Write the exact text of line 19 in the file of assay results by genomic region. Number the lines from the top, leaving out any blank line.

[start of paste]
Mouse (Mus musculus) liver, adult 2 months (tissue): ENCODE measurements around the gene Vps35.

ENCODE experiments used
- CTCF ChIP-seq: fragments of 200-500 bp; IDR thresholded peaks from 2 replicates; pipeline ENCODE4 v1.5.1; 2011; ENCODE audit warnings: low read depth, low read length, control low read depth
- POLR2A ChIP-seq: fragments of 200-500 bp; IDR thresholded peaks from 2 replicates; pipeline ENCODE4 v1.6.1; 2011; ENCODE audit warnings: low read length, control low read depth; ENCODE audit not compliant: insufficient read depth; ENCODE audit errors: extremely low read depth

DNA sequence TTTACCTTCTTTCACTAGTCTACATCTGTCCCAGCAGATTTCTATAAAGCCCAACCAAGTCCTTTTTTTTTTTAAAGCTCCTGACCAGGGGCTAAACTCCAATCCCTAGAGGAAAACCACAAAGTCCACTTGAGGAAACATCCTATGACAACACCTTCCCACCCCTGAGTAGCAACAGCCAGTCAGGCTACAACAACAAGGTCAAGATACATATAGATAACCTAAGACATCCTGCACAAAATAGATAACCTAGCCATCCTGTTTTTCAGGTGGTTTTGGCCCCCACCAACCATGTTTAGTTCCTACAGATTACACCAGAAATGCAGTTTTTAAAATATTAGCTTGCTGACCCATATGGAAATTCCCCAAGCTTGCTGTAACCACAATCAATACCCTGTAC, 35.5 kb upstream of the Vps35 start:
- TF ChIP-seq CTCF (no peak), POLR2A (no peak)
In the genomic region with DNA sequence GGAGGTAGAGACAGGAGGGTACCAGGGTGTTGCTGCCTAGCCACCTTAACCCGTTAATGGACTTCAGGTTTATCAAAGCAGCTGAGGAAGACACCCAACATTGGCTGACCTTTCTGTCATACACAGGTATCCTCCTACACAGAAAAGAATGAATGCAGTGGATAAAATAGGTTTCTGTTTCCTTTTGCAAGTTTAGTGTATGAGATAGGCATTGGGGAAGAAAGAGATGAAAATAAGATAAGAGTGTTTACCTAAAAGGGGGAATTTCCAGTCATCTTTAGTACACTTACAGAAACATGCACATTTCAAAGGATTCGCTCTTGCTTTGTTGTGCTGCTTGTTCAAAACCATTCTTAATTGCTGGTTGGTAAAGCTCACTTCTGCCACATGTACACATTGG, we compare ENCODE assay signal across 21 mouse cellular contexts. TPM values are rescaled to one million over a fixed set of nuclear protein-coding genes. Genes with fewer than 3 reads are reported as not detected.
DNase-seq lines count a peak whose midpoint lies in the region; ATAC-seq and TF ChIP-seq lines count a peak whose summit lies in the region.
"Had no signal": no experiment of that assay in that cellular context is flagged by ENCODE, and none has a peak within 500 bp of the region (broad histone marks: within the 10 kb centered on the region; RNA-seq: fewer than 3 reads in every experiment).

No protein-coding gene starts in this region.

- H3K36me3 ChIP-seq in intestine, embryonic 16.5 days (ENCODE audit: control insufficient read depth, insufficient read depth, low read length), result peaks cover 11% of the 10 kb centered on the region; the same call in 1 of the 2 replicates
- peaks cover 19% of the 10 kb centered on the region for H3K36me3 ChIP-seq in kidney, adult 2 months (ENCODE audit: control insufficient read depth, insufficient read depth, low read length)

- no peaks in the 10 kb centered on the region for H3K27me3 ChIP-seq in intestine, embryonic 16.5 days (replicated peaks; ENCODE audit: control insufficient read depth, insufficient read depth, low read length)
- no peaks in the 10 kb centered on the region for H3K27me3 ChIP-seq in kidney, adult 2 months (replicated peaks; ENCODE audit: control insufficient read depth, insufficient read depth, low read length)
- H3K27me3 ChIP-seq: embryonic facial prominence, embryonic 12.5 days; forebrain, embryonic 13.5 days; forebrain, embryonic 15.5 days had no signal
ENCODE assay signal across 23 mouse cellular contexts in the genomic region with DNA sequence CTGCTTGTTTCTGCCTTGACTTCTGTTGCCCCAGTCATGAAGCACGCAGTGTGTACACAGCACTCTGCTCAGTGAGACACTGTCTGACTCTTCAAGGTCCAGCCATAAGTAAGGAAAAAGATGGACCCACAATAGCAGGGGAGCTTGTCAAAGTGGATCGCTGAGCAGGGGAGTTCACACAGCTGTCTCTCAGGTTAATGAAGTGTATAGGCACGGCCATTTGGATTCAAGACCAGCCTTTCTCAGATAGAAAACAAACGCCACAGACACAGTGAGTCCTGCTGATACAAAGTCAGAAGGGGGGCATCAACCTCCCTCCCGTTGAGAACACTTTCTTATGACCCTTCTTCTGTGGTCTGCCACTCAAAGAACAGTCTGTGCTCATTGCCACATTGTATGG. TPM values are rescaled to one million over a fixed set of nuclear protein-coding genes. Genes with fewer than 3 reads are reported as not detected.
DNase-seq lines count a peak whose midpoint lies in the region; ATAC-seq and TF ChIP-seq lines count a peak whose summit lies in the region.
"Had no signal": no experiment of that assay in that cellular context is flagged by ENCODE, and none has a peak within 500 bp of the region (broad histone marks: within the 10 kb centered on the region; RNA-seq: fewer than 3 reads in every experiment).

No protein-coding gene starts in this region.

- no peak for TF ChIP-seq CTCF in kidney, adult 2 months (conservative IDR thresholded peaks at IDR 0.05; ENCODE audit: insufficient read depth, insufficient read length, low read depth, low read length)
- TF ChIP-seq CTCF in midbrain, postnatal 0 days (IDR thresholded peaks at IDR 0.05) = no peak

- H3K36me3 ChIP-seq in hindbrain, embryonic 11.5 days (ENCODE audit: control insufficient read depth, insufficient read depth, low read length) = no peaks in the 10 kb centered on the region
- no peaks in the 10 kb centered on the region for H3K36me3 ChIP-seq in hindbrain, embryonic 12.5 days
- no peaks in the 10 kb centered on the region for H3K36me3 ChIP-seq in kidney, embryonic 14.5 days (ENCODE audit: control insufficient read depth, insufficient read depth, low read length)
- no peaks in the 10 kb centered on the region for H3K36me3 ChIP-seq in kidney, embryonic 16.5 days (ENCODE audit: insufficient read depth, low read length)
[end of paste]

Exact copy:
No protein-coding gene starts in this region.